If there are not parameters in place for prioritizing leads and you as the marketing team are generating leads, develop a straw man to work with sales management to finalize and agree to.  If sales is not working all leads or loses sight of past leads that were important, but are no longer on the radar screen, get a simple yet clear prioritization process in place.  This helps get some leads to  “NO” quicker and helps sales and sales management clearly understand what leads deserve attention and what ones take a backseat.  Not all leads are created equal.  Don’t allocate time equally across leads.

How to get started:  Use a simple prioritization indicator such as A, B, C, D or use 4 star, 3 start, 2 star and 1 star or 1,2,3 or 4.

If prioritizing is an issue and sales is losing sight of where to spend their time, marketing can get this prioritization underway, agreed to and incorporated into pipeline reporting.  This helps marketing show the quality of leads that they are generating and it helps sales learn how to allocate their time and sales management can mange the pipeline and coach to this prioritization.  With an agreed to prioritization, you can also address head with facts the quality of the leads being generated by marketing and by sales as all leads should be prioritized in the same manner no matter the source.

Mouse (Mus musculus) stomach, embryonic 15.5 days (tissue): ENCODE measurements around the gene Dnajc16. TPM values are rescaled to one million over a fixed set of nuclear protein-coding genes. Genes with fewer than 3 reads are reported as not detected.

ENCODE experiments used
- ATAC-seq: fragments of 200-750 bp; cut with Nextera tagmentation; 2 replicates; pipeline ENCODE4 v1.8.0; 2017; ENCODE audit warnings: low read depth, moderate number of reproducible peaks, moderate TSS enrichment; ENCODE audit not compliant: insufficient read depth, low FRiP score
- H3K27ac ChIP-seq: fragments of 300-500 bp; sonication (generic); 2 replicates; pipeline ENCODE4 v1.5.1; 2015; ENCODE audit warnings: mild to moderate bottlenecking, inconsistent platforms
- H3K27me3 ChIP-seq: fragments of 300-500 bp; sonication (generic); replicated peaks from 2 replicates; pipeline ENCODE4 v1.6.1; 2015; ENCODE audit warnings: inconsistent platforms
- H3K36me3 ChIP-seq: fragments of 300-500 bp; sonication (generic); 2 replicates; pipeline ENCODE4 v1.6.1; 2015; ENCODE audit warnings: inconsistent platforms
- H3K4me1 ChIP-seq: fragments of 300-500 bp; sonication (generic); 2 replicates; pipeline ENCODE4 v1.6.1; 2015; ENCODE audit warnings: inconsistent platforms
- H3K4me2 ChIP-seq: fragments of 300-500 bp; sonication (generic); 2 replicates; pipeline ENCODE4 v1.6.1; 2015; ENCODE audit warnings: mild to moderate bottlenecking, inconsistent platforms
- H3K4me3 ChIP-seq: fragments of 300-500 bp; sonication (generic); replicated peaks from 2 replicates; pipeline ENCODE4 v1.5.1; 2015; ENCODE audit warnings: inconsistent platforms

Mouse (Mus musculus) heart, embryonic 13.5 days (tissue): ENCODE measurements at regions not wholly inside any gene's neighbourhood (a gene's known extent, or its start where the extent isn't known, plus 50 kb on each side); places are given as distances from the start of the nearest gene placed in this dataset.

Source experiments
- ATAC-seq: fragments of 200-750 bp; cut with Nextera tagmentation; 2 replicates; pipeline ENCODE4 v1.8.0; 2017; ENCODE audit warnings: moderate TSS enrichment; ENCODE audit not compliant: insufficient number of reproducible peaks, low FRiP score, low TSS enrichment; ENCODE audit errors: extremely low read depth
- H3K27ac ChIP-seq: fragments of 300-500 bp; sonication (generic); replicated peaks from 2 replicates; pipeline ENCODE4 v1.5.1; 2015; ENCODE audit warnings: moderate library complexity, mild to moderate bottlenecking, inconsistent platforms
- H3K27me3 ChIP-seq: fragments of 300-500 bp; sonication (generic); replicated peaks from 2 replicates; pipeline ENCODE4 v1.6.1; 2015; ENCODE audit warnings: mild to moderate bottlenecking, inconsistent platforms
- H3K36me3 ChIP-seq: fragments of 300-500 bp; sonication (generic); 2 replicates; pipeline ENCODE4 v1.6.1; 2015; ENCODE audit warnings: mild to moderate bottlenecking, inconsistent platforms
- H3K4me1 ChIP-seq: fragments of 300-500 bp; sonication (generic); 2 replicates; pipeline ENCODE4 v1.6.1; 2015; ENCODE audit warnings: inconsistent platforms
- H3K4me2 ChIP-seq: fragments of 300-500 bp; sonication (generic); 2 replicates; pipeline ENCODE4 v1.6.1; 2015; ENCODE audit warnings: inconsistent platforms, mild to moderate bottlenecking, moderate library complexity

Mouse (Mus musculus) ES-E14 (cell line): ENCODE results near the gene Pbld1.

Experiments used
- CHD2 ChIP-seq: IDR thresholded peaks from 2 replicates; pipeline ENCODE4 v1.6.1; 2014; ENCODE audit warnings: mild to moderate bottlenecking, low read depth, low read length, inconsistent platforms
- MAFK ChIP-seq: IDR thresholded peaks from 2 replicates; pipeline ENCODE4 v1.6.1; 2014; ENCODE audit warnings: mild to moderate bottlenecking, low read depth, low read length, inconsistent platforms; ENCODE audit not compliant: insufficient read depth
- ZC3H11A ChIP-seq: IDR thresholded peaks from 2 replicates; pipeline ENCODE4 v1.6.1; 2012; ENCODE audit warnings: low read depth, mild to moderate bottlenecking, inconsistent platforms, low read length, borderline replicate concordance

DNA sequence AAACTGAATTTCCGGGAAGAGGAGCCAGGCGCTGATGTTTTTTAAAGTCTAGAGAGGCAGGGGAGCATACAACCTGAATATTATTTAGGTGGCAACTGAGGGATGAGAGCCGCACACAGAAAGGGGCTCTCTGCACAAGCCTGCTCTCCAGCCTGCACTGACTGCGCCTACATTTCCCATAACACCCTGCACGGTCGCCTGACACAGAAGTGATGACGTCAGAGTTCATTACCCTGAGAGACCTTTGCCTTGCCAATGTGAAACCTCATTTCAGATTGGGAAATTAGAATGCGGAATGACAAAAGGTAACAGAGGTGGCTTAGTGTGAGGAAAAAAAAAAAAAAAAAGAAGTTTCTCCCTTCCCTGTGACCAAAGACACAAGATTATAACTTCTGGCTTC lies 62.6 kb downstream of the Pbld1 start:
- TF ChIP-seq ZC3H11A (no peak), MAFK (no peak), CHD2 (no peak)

The revenue generating engine in any company includes marketing and sales.  Instead of throwing leads over the fence, handoff the leads and then stay in the race to monitor, learn, and refine.  Marketers should be an active participant in generating revenue.  Then when the baton comes back to marketing for lead generation, you are in better shape to run your leg well and greatly contribute to overall success.

This is not a good sign

March 23, 2014
The importance of alignment

The importance of alignment

Is this an accurate image of how your marketing and sales groups operate? Each headed in their own direction? If so, you as the CEO have a fundamental problem and it is not just an internal issue.

Alignment is required. I use this term “alignment” consistently when working with my clients. For all of my clients a marketing plan is in place. As we make measurable progress building awareness and generating leads, the client conversation naturally leads to the importance of alignment with sales. What specifically do I mean by alignment? Visually it would mean moving the sales sign in the above image so it is right under marketing and headed in the same direction. The direction is defined by the company strategy and priorities.